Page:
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Theater review: ‘Influence’ at the Skylight Theatre

March 11, 2010 |  9:00 pm

400.INF_0098presscopy The third and final play in Shem Bitterman’s war trilogy, “Influence,” a world premiere presented by Katselas Theatre Company at the Skylight, is no “Hurt Locker.”

Don’t expect front-line carnage in the play. Bitterman uses the World Bank – more specifically, Paul Wolfowitz’s embattled tenure as director of that institution –  to frame a sweeping satire of the global economic pressures leading up to the conflict.

Crisply funny Alan Rosenberg, who even somewhat resembles Wolfowitz, plays the World Bank’s deliberately nameless Director, a wheeling, dealing “devil” who is under fire from his associate, Rolf (Christopher Curry), for his plans to open a World Bank branch in Iraq. The Director enlists a brilliant young underling, Branden (Ian Lockhart), to help push through his agenda, much to the horror of Branden’s volatile, arch-leftist fiancée, Sally (Kate Siegel). And after Branden serves his purpose, he can also double as a convenient scapegoat.

Manipulation is the name of this game, from the Director’s soulless secretary, Marty (snappy comical Robert Cicchini) to Rolf, a humanitarian who can dirty deal with the best of them. It’s telling – and typical – that the Director is finally undone by his inappropriate liaison with Carmen (Cameron Meyer), a former staffer whom he showered with lucrative perks -- a scandal that mirrors Wolfowitz’s own downfall.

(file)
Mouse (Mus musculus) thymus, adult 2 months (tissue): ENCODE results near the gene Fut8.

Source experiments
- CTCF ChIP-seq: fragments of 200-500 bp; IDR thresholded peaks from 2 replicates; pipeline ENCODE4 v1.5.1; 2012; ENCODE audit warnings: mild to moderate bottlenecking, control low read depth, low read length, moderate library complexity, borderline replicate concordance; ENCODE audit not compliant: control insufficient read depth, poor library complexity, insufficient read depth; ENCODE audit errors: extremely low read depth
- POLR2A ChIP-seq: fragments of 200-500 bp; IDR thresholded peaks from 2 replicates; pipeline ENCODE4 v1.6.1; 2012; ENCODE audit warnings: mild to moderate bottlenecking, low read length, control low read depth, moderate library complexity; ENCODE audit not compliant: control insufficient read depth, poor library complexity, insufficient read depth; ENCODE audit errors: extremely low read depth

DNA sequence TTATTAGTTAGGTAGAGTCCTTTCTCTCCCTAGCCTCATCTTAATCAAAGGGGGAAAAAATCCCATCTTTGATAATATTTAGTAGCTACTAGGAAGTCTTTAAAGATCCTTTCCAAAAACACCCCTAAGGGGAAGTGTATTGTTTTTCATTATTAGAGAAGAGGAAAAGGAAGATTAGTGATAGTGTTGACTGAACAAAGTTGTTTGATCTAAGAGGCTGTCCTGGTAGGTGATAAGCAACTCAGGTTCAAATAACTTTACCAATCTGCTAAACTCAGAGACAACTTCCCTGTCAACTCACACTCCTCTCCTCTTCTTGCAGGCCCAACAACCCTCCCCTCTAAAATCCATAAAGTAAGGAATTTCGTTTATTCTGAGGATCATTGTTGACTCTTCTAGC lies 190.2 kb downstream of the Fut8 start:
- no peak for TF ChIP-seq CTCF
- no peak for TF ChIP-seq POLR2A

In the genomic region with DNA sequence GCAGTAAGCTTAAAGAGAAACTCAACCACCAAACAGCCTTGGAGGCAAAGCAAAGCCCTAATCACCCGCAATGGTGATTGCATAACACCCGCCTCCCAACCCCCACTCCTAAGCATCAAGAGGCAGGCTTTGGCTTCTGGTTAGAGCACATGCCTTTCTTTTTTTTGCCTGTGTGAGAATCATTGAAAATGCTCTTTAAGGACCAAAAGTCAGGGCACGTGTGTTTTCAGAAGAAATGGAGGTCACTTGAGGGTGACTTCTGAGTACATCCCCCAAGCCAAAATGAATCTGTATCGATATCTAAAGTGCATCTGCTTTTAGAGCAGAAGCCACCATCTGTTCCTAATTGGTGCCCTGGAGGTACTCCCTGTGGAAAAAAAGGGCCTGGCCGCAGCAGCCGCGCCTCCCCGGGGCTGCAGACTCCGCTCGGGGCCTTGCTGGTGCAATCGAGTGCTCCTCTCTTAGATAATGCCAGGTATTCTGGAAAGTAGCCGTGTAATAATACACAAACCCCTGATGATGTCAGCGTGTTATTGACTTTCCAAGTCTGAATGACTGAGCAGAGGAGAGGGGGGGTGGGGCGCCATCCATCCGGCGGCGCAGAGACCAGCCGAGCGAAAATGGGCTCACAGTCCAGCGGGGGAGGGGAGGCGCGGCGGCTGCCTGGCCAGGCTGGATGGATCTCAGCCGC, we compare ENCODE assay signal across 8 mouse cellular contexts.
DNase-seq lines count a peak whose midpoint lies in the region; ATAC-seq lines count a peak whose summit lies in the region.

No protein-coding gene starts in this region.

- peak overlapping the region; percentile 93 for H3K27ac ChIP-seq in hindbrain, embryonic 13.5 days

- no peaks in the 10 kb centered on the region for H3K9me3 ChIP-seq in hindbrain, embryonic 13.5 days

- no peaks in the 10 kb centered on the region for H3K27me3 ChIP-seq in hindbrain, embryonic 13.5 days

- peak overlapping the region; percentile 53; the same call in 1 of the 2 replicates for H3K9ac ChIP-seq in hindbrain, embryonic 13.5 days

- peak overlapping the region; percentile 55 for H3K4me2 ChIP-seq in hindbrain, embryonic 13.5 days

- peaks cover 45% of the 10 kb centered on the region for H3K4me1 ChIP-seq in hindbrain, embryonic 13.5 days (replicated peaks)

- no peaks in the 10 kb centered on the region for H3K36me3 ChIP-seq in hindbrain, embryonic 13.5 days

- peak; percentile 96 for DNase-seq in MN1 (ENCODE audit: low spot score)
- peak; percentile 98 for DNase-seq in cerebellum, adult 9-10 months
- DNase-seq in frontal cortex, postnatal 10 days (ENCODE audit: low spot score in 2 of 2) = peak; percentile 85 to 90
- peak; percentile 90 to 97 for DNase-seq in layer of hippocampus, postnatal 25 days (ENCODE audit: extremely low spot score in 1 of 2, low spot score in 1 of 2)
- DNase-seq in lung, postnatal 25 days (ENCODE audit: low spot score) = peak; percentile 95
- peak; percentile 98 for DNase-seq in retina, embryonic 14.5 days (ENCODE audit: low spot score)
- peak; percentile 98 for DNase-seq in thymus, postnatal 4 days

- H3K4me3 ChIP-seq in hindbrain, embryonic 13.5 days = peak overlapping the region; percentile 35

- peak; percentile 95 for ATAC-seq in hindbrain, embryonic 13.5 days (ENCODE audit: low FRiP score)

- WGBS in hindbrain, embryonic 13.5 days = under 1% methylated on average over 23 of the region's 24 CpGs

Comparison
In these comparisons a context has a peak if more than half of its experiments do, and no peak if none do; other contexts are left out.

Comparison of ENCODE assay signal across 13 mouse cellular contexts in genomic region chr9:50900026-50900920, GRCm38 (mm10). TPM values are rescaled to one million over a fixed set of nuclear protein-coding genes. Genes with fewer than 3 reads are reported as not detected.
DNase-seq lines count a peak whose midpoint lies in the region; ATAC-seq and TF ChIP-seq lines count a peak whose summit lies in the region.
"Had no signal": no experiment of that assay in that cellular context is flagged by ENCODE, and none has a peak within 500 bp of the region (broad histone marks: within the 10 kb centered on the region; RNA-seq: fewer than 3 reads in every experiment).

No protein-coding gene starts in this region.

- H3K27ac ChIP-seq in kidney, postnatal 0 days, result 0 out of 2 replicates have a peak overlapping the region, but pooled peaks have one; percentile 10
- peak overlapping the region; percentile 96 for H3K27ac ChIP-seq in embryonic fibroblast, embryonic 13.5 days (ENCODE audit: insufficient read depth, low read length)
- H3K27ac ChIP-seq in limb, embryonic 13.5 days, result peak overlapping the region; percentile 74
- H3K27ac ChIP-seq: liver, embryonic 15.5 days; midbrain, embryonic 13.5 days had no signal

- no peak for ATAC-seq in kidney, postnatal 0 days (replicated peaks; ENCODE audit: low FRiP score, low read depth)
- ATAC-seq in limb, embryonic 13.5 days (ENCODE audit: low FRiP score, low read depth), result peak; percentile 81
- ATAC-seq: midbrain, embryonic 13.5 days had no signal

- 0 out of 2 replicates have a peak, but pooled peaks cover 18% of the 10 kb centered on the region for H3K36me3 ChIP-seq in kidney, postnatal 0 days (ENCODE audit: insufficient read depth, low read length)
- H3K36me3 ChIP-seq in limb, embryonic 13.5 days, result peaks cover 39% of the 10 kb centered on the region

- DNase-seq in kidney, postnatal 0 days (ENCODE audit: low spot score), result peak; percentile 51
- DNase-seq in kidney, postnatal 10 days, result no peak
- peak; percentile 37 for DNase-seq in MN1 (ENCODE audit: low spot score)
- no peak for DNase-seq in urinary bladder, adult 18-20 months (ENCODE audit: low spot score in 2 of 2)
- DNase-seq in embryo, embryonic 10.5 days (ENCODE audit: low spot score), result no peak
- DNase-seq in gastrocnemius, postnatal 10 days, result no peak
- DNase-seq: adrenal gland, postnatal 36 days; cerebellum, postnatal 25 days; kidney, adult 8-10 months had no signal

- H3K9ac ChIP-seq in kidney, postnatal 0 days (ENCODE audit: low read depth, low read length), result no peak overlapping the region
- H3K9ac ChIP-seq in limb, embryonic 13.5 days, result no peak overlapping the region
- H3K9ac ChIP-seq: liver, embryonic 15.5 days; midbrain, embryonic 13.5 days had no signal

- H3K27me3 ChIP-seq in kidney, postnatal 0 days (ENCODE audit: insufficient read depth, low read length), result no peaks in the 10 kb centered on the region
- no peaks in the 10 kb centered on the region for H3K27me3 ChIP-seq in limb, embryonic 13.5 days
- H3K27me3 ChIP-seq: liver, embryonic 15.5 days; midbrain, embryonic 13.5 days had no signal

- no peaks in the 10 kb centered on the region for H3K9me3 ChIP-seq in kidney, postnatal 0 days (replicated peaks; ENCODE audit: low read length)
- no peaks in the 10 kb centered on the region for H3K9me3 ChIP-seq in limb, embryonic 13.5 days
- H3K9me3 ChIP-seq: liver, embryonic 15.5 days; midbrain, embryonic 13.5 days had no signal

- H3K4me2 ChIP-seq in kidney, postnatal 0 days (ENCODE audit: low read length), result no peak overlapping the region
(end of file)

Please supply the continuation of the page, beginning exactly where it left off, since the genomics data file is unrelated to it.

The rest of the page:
Sometimes, Bitterman’s internecine politics are so abstruse, they should be accompanied by Wikipedia supertitles. Yet director Steve Zuckerman’s staccato, Mamet-esque pacing keeps things lively, and his actors attack their material like junkyard dogs set loose in a meat packing plant. Simultaneously charming and repugnant, Bitterman’s characters are so daringly dislikable, you have to love them.

– F. Kathleen Foley

“Influence,” Skylight Theatre, 1816 N. Vermont Ave., Los Angeles. 8 p.m. Fridays-Saturdays, 7 p.m. Sundays. Ends April 4. $25. (310) 358-9936. Running time: 2 hours, 15 minutes.

Photo: Alan Rosenberg. Photo credit: Ed Krieger